He told me that to get paint to stick to the chrome, use a 3 M green pad and scuff the chrome to give it "tooth" for the paint to adhere properly.  Painting over un scuffed chrome is "iffy" as to how long and how you care for the item.  Even "detail mister" can "lift" the paint over time, but it may be many years before a problem arises. 

 

This is how I painted my factory chrome bumpers on my old truck-daily driver.  The front bumper lasted about 2 years before it started peeling.  I thought that was pretty good for a green pad scuff and some Wal-Mart self-etching paint as prep.

 

On a car that is comparatively rarely driven, I imagine it would last much longer (my rear bumper never peeled in the 4 years I had it after that).

  • Like 1

Share this post


Link to post
Share on other sites

My '36 model 48 has 16" rims. To get the new tire / rim combo to work, we had to drop back to a 15" rim. Unfortunately the hub caps I ordered from Bob's Automobilia don't fit these modern rims..  Any idea son something that will work? We have even contemplated taking old and new cut and reweld...

Or does anyone have an idea of where I could get some custom '36 Buick hubcaps made in the 36 design?

Share this post


Link to post
Share on other sites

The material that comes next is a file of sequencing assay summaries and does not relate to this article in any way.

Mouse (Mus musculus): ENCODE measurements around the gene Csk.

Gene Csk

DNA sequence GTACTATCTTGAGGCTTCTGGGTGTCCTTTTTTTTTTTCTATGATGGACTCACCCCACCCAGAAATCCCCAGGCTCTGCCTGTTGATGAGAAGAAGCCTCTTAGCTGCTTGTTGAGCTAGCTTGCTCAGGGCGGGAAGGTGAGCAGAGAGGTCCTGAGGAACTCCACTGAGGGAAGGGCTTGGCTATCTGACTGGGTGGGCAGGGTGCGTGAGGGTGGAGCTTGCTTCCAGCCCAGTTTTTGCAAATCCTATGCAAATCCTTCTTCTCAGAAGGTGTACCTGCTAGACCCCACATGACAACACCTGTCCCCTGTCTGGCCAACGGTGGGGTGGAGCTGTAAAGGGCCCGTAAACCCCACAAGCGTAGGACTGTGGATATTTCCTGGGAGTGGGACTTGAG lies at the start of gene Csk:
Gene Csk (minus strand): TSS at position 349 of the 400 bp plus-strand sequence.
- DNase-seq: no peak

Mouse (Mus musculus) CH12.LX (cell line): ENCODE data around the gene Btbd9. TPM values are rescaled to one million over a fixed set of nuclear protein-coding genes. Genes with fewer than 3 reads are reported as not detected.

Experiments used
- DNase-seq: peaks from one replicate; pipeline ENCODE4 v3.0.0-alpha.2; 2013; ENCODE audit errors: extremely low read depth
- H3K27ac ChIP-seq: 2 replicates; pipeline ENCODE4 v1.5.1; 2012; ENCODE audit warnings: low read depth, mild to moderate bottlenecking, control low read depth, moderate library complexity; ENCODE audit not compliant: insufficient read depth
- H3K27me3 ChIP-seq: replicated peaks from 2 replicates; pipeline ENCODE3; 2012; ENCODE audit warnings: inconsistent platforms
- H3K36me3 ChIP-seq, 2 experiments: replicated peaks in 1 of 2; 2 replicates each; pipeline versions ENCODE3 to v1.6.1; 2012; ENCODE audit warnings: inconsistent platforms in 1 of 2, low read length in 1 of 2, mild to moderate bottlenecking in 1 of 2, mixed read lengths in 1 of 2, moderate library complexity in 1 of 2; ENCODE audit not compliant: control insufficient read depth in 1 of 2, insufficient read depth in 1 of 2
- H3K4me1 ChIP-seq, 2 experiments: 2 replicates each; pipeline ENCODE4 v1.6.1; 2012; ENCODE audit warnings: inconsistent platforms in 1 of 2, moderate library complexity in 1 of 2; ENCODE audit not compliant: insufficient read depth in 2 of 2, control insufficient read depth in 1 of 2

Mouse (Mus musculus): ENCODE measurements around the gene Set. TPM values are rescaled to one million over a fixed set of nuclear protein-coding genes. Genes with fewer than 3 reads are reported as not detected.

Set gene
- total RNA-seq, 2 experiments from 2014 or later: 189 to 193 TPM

54 minutes ago, pplaut said:

My '36 model 48 has 16" rims. To get the new tire / rim combo to work, we had to drop back to a 15" rim.

 

My '37 has 16" rims also.  ( I thought all the models had 16" rims except the Century with 15" rims? )  My new tires are  6.50 - 16  Firestone bias ply.  The tubes and tires fit right on the rims.  

Maybe I'm not understanding exactly what you had to do to get the tire / rim combo "to work"?

I would love to see a photo of your Model 48!

 

DSC_0664.thumb.jpg.2b81386392e23ee70b6d37a129589ab1.jpg.27968100a700768c69209524bd5ea1cf.jpg

Here's my '37 Hubcap.  Re-chromed and the detail is a laser-cut decal

 

 

DSC_0671.thumb.jpg.2ab6cdba4e5b8249020275f414b1e3be.jpg.5f16dae09aad525dd90ee2b6a7814e62.jpg

Installed.  

 

Gary

 

  • Like 4
  • Thanks 1

Share this post


Link to post
Share on other sites

Sunday December 10, 2017:  Fuel filler, gaskets, first time out of the garage on her own power...

 

I got a couple of small projects done today.  The big event was starting her up and driving out of the garage so I could organize and clean up.  Nice feeling her get up and go!

 

 

 

DSC_4308.thumb.jpg.ab91406a3d34953f2a2de0fd198c3032.jpg

Here's the lineup when installing the fuel filler neck.  I got a new fender grommet.  It cannot be used.  After getting everything lined up, there was no way that grommet would sit properly.

 

 

5a2e9ce60dd30_DSC_0539(1).thumb.JPG.b3e05b745519085f51fc9dc5318bd792.JPG

Flashback to January 2017.

 

 

5a2e9ce17f516_DSC_4318(1).thumb.JPG.6dbe235059dc2cfeffebee9f3705bd0a.JPG

Filler tube installed, the mud shield is powder coated "mirror black"

 

 

DSC_4310.thumb.jpg.28da46aadeb25c84f4ddec8a4e6078ad.jpg

Comparison photograph of the new repro on the left, the original grommet on the right.  Notice the original has a "crease" in the middle.

That "crease" or "dent" is absolutely necessary to get everything to fit.  The fender has a pronounced shape corresponding to that bend.